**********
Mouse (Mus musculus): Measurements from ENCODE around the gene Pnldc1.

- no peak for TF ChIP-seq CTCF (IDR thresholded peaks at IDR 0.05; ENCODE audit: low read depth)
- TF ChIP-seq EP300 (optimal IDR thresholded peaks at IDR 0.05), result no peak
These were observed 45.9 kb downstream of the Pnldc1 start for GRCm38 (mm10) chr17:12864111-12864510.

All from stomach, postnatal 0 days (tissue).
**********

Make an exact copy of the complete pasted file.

Mouse (Mus musculus): Measurements from ENCODE around the gene Pnldc1.

- no peak for TF ChIP-seq CTCF (IDR thresholded peaks at IDR 0.05; ENCODE audit: low read depth)
- TF ChIP-seq EP300 (optimal IDR thresholded peaks at IDR 0.05), result no peak
These were observed 45.9 kb downstream of the Pnldc1 start for GRCm38 (mm10) chr17:12864111-12864510.

All from stomach, postnatal 0 days (tissue).